According to another preferred embodiment any compound having the ability of inhibiting the activation or activity of enzymes generating fragments of intra-tumoural tissue are determined.

According to another preferred embodiment any fragment or new epitopes generated by the activity of intratumoral enzymes is determined in any tissue from a cancer patient.

According to another preferred embodiment the activity of any compound having the ability of inhibiting the activation or activity of enzymes generating fragments is monitored by determining these fragments or new epitopes exposed by the enzymatic activity in any tissue from a cancer patient.

According to another preferred embodiment the inhibiting compound is a matrix metalloproteinase inhibitor.

According to another preferred embodiment any compound blocking production or biological activity of a factor inducing pathological production of any dys-regulatory mechanism of immunoregulatory substances, including one or more cytokines, including IL-1β, IL-1Ra, IL-6, IL-10, IL-17, TNF-α, and others, production, is determined.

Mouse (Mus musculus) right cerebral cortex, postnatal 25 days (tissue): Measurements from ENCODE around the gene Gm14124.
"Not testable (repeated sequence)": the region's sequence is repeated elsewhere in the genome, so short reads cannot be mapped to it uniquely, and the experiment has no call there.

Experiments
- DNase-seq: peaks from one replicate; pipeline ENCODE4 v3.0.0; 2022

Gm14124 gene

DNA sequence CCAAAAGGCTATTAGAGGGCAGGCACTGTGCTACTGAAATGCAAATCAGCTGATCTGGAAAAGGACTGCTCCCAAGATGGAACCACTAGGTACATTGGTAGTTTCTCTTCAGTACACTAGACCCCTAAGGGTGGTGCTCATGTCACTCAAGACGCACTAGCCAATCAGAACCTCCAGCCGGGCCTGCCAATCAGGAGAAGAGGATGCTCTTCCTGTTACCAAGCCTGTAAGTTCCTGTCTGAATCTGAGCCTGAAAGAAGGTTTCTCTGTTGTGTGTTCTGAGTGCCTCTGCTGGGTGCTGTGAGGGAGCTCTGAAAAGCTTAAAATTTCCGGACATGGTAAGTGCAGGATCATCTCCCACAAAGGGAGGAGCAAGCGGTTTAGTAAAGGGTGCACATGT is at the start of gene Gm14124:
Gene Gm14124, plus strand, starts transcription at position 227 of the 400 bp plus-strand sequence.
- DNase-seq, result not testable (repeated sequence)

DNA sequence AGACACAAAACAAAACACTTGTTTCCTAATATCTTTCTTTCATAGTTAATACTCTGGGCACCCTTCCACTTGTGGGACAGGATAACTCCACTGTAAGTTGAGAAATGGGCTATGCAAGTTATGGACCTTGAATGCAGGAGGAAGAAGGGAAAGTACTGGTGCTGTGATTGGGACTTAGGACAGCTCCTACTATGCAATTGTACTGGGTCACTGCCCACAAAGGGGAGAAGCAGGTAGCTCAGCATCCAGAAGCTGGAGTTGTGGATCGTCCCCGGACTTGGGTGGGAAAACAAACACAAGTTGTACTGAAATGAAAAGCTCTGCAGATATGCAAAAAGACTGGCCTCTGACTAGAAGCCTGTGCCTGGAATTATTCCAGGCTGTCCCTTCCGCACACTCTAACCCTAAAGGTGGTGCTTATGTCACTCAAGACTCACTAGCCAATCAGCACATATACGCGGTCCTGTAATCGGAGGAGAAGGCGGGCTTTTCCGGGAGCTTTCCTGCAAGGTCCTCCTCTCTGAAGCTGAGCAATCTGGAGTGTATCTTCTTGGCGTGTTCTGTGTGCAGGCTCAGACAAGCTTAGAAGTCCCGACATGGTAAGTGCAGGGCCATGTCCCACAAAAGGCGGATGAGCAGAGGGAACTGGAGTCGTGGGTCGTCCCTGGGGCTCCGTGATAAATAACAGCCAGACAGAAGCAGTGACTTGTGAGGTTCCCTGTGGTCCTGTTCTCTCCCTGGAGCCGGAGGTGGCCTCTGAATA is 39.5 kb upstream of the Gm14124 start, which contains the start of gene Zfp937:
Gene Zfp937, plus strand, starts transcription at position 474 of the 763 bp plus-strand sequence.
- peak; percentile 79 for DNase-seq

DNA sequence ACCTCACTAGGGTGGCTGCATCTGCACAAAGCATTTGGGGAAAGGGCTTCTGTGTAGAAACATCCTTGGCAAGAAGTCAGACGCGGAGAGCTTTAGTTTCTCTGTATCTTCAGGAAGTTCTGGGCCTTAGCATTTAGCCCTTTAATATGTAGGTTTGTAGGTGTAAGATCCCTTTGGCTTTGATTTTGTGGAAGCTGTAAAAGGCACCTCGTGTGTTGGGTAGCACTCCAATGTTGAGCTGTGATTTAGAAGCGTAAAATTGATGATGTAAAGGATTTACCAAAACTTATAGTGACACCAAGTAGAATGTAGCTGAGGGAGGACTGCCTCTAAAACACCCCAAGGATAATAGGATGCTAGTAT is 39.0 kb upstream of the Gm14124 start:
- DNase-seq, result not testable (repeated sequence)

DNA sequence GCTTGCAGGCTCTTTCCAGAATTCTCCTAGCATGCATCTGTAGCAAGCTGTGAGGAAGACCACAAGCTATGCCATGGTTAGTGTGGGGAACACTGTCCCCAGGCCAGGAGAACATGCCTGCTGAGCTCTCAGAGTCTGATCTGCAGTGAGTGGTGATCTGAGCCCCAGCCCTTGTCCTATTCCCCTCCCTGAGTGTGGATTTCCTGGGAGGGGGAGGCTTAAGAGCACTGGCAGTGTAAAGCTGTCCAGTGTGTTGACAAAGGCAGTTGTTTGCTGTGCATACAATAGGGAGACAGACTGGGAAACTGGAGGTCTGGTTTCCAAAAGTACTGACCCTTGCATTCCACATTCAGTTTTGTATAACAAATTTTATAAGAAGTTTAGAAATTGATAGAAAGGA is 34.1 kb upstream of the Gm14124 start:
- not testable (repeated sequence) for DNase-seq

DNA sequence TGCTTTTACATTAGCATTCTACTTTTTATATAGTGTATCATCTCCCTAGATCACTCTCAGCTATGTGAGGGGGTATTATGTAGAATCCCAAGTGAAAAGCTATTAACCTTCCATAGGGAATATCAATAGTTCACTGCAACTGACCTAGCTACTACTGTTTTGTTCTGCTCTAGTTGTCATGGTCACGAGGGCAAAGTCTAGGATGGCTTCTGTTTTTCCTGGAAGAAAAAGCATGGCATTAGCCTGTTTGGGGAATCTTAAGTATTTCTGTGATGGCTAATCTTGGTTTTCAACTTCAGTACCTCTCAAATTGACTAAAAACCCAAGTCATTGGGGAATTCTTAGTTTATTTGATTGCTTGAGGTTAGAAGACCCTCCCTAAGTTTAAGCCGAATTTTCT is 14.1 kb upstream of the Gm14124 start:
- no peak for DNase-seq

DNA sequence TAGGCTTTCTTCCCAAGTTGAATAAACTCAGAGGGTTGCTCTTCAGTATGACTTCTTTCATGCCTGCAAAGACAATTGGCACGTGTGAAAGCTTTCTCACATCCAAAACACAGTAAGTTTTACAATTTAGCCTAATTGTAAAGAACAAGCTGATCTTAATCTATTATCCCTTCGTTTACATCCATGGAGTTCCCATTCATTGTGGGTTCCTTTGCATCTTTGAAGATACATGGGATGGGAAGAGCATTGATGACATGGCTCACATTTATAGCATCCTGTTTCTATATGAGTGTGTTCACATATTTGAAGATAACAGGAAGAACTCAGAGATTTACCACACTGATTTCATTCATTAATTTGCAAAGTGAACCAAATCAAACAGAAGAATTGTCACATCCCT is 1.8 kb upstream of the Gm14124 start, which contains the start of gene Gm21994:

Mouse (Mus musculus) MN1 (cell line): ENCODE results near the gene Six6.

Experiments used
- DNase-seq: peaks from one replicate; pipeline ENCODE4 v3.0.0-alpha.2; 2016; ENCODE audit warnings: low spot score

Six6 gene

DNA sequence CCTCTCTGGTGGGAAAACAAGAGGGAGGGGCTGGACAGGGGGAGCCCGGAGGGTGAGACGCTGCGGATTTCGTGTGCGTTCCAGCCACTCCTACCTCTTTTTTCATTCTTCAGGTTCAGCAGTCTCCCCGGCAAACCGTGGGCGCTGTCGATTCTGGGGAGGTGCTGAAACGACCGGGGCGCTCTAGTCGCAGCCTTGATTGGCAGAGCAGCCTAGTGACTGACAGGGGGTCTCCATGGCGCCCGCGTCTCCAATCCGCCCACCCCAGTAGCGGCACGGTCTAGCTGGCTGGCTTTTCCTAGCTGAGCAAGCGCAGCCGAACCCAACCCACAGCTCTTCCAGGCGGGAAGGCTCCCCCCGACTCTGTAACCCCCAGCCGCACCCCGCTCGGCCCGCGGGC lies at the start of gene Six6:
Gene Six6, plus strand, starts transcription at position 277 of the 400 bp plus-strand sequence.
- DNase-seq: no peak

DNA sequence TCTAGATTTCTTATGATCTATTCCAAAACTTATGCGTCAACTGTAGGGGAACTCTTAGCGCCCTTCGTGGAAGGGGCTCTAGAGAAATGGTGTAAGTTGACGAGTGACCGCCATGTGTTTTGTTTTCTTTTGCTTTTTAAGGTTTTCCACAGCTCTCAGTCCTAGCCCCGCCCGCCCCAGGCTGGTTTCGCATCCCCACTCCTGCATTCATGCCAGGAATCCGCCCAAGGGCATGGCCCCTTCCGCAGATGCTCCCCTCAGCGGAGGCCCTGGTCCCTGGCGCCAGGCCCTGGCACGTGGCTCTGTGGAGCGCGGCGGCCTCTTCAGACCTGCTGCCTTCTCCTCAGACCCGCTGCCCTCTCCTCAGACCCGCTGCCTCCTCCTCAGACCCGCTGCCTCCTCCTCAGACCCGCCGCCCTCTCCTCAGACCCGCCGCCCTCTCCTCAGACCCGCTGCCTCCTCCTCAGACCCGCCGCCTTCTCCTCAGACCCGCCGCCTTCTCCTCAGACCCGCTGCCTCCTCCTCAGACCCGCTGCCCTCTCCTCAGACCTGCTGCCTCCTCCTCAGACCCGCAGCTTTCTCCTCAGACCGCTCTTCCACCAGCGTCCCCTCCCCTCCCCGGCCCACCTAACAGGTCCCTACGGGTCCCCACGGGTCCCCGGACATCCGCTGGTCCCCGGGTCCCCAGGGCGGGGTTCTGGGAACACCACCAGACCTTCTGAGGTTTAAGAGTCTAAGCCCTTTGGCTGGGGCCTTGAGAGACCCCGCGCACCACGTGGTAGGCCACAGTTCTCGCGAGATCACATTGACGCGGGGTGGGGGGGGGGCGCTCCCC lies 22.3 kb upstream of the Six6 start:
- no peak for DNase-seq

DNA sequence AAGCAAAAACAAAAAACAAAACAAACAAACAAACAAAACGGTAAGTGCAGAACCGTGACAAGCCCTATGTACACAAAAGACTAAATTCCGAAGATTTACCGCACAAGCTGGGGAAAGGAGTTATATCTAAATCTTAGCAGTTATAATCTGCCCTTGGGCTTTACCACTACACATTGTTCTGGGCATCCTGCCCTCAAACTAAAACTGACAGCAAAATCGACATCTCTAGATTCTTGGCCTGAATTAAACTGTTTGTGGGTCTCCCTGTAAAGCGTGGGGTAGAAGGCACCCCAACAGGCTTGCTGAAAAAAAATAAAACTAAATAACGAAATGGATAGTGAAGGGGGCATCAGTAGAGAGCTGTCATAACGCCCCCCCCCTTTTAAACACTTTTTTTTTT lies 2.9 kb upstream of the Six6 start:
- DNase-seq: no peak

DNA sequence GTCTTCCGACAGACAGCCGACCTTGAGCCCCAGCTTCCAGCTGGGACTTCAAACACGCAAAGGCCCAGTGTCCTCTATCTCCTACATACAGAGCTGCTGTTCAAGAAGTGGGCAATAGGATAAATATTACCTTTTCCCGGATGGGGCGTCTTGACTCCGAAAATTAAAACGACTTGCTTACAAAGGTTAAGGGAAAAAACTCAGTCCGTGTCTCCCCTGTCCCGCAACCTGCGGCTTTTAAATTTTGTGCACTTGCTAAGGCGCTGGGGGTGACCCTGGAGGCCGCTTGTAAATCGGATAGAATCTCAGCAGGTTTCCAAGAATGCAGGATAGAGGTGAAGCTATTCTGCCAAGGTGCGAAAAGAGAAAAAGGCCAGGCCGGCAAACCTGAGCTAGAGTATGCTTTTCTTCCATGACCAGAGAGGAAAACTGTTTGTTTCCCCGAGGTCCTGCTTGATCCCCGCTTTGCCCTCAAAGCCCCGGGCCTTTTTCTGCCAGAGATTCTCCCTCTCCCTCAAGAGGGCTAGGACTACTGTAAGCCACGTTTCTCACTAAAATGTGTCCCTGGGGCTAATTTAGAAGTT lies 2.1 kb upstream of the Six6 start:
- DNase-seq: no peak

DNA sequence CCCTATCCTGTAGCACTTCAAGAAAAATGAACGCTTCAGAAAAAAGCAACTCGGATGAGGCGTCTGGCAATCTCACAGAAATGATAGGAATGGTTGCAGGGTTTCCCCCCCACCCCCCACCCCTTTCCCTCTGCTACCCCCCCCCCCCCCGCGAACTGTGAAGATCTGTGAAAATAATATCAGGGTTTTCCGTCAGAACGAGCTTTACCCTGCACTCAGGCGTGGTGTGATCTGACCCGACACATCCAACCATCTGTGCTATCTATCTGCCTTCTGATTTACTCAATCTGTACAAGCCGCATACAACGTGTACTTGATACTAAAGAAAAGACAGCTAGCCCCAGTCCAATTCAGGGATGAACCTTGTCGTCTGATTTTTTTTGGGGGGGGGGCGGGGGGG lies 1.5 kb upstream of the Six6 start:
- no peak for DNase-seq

According to another preferred embodiment the amount of any inducing factor or mRNA thereof inducing the production of immunoregulatory substances, including one or more cytokines including IL-1β, IL-1Ra, IL-6, IL-10, IL-17, TNF-α and others, found in tissue, is determined by determining the production of immunoregulatory substances, including cytokines, including, including IL-1Ra, IL-6, IL-1β and/or TNF-α and others produced by PBMC after exposure to these factors.

According to another preferred embodiment samples are obtained in a way, including tubes and syringes, not binding or inactivating immunoregulatory substances, including inducing factors.

According to another preferred embodiment the amount of any inducing factor inducing the production of immunoregulatory substances, including one or more cytokines including IL-1β, IL-1Ra, IL-6, IL-10, IL-17, TNF-α, and others, is determined directly.

According to another preferred embodiment the amount/occurrence of any cell bound factor inducing the production of immunoregulatory substances, including IL-1β, IL-1Ra, IL-6, IL-10, IL-17, TNF-α, and others, is determined.

According to another preferred embodiment the amount of any urine present inducing factor inducing the production of immunoregulatory substances, including IL-1β, IL-1Ra, IL-6, IL-10, IL-17, TNF-α, and others, is determined by using an urine dip stick containing binding substance/s binding said inducing factor and/or colour developing reagents to said inducing factor.